How can climate services improve the lives of smallholder farmers and pastoralists?

Mobile phones are increasingly being used to provide farmers with agricultural information. There is need for tailored weather and climate information that meets the needs of smallholder farmers and pastoralists in Africa. Photo: N. Palmer (CIAT)
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Dec 2, 2016


Tabitha Muchaba (CCAFS East Africa)


Farmers and pastoralists in Africa have survived by mastering the ability to cope with and adapt to varying weather and climatic conditions.

Increasingly variable climate and the rapid pace of other drivers of change are, however, overwhelming local knowledge and traditional practices for coping with climate related risks. Climate services—climate and weather information and advisories—can help farmers and pastoralists better manage climate-related agricultural risks and adapt to climate change.

CCAFS East Africa organized a webinar on November 23, 2016 to create an opportunity for scientists, technical experts and other stakeholders to discuss the provision of tailored weather and climate information that meets the needs of smallholder farmers and pastoralists in Africa. More than 40 participants joined the online webinar to understand and learn more about tools and methods that can be used to enhance climate information services. The webinar was moderated by John Recha from the CGIAR Research Program on Climate Change, Agriculture and Food Security (CCAFS).

Listen to the webinar re​cording:

Five panelist, drawn from different institutions, shared successful experiences from different parts of Africa that served as models for how different organizations can work together to design and implement comprehensive climate services for agriculture and food security. To set the scene for the discussions, James Hansen, CCAFS Climate Risk Management Flagship Leader made a presentation on the global perspective on climate services. He shared a history of climate services from 1910 to 2011 and how climate services can work for smallholder farmers and pastoralists at scale.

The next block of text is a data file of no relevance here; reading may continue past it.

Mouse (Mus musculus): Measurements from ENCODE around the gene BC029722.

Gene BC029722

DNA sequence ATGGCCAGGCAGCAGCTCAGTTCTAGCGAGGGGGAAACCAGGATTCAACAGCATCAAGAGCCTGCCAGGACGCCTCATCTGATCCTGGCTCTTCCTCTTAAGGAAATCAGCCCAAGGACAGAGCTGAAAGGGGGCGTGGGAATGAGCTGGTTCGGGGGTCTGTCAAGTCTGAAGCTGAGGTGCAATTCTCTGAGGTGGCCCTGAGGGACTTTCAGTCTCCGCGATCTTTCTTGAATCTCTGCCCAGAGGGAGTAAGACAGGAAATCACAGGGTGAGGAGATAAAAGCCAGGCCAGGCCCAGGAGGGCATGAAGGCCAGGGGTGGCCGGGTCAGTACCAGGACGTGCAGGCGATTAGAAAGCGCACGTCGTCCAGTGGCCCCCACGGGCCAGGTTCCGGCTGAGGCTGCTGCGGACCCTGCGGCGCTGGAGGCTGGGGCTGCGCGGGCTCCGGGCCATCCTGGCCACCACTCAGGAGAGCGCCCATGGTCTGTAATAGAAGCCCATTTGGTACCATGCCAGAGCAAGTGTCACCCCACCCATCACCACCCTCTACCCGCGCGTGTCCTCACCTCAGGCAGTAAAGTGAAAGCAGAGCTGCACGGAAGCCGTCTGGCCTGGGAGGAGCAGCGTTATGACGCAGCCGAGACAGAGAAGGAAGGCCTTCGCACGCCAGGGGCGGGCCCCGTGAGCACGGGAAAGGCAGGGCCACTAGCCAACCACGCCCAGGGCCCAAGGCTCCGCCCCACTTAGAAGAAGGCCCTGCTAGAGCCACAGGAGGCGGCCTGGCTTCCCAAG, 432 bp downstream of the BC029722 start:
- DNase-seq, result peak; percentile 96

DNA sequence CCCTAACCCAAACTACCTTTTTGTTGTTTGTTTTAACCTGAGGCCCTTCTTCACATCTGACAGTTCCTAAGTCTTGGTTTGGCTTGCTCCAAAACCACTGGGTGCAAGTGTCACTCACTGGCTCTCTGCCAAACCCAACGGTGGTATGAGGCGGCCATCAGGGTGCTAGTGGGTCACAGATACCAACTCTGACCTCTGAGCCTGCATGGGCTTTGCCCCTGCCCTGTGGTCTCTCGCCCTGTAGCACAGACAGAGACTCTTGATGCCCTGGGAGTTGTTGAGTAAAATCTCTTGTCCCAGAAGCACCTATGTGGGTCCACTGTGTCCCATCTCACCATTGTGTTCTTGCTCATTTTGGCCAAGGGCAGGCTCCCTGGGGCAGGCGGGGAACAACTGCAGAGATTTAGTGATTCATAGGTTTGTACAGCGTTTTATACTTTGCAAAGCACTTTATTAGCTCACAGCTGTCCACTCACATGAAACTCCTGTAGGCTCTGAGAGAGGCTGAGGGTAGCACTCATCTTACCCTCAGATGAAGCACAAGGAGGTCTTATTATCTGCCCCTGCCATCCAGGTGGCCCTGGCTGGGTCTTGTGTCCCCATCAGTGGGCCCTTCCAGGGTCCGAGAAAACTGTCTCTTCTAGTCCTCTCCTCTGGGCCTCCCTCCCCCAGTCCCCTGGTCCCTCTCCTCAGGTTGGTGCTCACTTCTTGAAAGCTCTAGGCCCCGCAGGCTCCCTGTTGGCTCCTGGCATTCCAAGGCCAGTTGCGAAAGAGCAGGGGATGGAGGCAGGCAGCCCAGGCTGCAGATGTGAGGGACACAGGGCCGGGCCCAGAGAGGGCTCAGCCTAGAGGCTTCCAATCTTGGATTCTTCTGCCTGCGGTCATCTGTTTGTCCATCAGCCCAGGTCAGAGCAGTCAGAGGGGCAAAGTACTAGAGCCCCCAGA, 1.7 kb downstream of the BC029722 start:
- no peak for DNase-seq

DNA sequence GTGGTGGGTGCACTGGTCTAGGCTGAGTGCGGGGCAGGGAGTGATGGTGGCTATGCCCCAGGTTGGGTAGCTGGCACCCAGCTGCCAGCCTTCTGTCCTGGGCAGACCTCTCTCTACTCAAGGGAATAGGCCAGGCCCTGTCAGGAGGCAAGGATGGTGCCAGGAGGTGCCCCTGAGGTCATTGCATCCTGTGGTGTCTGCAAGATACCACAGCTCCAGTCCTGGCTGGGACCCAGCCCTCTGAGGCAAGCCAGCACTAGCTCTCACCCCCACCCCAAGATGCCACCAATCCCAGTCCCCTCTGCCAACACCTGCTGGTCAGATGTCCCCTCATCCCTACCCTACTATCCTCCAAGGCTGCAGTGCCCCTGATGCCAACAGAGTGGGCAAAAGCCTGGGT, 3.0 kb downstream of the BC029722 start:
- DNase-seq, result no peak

Speaking on tools and methods, Tufa Dinku from International Research Institute for Climate and Society (IRI) shared emerging lessons and experiences from Africa with the Enhancing National Access to Climate Services (ENACTS) project working in 11 countries in Sub-Saharan Africa: Ethiopia, Gambia, Ghana, Madagascar, Mali, Rwanda, Tanzania, Zambia, Kenya, Uganda and Malawi. 

From the national to local scale there were three presentations. Desire Kagabo, Project coordinator for Rwanda Climate Services for Agriculture project shared experiences from Rwanda. He gave an example of how the project is channeling climate services information through a decentralized agricultural extension model, building on the innovative “Twigire Muhinzi” extension model and Participatory Integrated Climate Services for Agriculture (PICSA). Desalegn Ayal of Addis Ababa University talked about good practices and challenges of Borana Indigenous Weather Forecasting Services. Even though the precision and credibility of all modes of traditional weather forecast is steadily declining due to repeated faulty predictions, indigenous weather forecasters command high respect among the Borana herders. He therefore recommends the integration of both indigenous and modern systems. Finally, Ousmane Ndiaye of the National Civil Aviation and Meteorology Service (ANACIM) in Dakar, Senegal demonstrated how smallholders in Kaffrine, Senegal in West Africa, are using climate information to make farm-based decisions to increase resiliency in food insecurity. 

Some of the emerging issues from the participants included lessons and experiences on how climate and weather information, advisory services and traditional knowledge can be used to improve the lives of smallholder farmers and pastoralists in Africa. The participants were also interested in knowing the role agricultural extension can play in capacity building of climate services, and how monitoring and evaluation can be embedded to add value to phone-based climate services. Integration of feedback loops was emphasized to avoid top-down approaches.

See the webinar presentations:

The webinar was hosted by CCAFS as part of the webinar series hosted under the Climate and Agriculture Network for Africa (CANA)

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